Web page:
The music we hear at any given moment is far more than the sound coming through the speakers. We can measure music against everything that has come before it, by the sounds that are familiar and the sounds that are new.
Before Louis Armstrong established himself as one of the most influential musicians in history, there was Joseph Nathan Oliver. He was known by his contemporaries—jazz pioneers all—as King Oliver. The cornet-wielding king emerged from the cradle of jazz music: the Louisiana port city, New Orleans.
King Oliver & The Origins Of Jazz
Oliver was born in late December, in the year 1881. Ragtime, as a means of perspective, was born around the same time, and lived nearly its entire lifespan in American popular music before Oliver moved to Chicago in 1918. In the time between his birth and his migration north, Oliver established himself as a reputable band leader and composer.
Louis Armstrong credits much of the origin of jazz music to King Oliver, and that is no small tribute. Armstrong is remembered as one of the most influential musicians of all time, as a founding father of jazz music, and as a pioneer of jazz in not one, but several emergent eras of jazz music. Oliver survives as little more than a footnote on Armstrong’s storied career, but the footnote reads universally: mentor and teacher of Louis Armstrong.
It is nearly impossible to picture Armstrong in anyone’s shadow, and yet such was the case for Armstrong during the many years that he played under the King Oliver troupe. Still more astounding is the fall from fame that left King Oliver as a dying, penniless janitor. The interplay between the lives of these two musical pioneers are a symbol of the history of jazz itself: a constant rising and falling of the old and the new.
Fighting for the Throne
It stands to reason that the better musician wins the fame, but measuring the standards of musicianship is difficult when the music itself is in the process of being established. Perhaps it is for this reason that Oliver rose so quickly to fame. He was the one writing the music that everyone loved.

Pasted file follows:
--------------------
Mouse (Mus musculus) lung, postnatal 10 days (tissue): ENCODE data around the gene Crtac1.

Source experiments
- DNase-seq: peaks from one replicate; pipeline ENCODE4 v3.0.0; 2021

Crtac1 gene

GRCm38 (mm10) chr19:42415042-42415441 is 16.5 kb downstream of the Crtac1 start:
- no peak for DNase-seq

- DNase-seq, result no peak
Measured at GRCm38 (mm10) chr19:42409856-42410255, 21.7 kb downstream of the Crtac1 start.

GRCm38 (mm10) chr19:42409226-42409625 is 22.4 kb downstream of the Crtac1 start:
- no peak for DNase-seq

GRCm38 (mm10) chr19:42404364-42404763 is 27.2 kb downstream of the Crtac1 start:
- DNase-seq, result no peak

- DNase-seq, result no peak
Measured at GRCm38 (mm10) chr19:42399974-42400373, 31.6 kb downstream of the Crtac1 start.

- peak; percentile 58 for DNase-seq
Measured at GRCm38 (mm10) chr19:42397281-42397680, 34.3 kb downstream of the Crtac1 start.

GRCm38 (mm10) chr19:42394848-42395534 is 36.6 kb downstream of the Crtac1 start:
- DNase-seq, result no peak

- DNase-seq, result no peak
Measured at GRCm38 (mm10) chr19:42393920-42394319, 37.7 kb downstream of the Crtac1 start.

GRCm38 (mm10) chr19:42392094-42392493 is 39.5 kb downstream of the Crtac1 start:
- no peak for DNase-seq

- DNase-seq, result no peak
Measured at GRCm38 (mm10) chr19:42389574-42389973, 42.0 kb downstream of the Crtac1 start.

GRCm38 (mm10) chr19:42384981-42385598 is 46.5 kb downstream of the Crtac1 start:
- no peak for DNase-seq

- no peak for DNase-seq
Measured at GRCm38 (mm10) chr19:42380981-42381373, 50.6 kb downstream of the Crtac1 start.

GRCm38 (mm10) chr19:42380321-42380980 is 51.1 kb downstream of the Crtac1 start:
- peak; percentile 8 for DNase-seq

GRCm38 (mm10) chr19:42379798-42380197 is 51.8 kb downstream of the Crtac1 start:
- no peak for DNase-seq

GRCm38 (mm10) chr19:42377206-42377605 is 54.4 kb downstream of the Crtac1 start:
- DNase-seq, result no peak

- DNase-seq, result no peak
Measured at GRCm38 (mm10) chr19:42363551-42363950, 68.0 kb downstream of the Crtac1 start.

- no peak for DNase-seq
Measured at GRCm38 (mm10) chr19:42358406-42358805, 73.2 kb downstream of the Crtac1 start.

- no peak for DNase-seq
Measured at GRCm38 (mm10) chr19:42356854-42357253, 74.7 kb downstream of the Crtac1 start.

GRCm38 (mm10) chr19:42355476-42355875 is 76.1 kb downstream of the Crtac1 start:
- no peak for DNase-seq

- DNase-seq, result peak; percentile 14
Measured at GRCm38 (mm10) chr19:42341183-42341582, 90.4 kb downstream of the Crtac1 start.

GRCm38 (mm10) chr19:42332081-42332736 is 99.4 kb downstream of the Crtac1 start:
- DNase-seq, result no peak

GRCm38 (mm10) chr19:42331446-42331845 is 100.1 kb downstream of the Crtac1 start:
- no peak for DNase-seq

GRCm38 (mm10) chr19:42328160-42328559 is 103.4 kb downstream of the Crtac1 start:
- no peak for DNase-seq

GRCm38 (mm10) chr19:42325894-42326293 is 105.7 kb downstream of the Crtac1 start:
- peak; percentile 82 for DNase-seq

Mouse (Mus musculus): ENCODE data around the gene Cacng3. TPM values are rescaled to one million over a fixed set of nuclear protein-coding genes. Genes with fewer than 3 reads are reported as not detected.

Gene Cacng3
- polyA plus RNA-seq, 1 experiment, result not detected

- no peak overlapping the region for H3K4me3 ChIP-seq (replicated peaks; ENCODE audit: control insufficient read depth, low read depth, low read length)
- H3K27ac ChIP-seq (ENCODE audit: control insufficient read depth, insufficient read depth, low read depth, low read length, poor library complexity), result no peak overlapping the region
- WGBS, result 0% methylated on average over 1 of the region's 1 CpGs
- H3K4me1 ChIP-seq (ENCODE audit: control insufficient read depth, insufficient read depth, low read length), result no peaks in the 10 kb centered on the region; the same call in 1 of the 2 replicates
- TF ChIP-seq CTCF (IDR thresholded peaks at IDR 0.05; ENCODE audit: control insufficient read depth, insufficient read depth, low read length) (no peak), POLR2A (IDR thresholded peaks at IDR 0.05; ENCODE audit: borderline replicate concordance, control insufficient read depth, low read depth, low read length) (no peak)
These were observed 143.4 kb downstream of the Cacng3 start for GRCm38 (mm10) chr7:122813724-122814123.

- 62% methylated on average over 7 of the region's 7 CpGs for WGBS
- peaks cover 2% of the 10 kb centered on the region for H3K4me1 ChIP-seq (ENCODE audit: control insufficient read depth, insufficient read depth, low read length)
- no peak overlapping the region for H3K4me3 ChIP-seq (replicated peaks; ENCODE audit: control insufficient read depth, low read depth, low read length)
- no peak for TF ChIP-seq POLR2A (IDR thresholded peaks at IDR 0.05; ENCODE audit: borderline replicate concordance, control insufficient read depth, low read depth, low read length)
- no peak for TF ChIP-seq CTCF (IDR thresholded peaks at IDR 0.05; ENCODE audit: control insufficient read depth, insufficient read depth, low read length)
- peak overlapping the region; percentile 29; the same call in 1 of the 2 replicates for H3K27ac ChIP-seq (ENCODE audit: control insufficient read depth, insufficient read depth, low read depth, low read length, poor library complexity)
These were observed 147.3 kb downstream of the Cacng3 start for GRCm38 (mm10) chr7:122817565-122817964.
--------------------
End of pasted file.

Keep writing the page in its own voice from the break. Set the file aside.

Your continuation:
Passing The Torch
When Oliver took Armstrong under his wing, it became clear that he favored the young and budding musician. Armstrong considered Oliver a father figure and role model, something that had been lacking in Armstrong’s life up to that point. As a musician, Armstrong emulated his mentor’s performance, and as pupils often do, soon grew to surpass the model that he was following.
Armstrong gained a reputation for his intensity and endurance of play. There was an element of sheer physical ability Armstrong possessed that was essentially unmatched as he entered adulthood. This alone would not have threatened Oliver, who called Armstrong to play for him in Chicago after leaving New Orleans in 1918.
As a composer, Oliver’s fixation was upon creating the sound and style of music that the American public were only just beginning to understand as jazz music. This is why at first, most likely, Oliver did not think too fondly of Armstrong’s proclivity towards improvisation and creative liberties.
Yet it is precisely this creative liberty that struck a chord with the American public. While the sound and style of Oliver’s compositions reigned primarily as the fixed structure of jazz, it was the improvisational, rhythm-bent element of performance that Armstrong brought to the table that ushered jazz into homes and dance halls across the nation.
It is for this reason that Armstrong outlived the King of New Orleans, the man who would fade from both memory and record players while he struggled to make ends meet late in life. It is true that jazz would not be what it is today without the composer, without the structure that plays out in the background of every piece. But it is the art of the solo, the act of the individual, and the spirit of the moment that makes Louis Armstrong the enduring King of Jazz.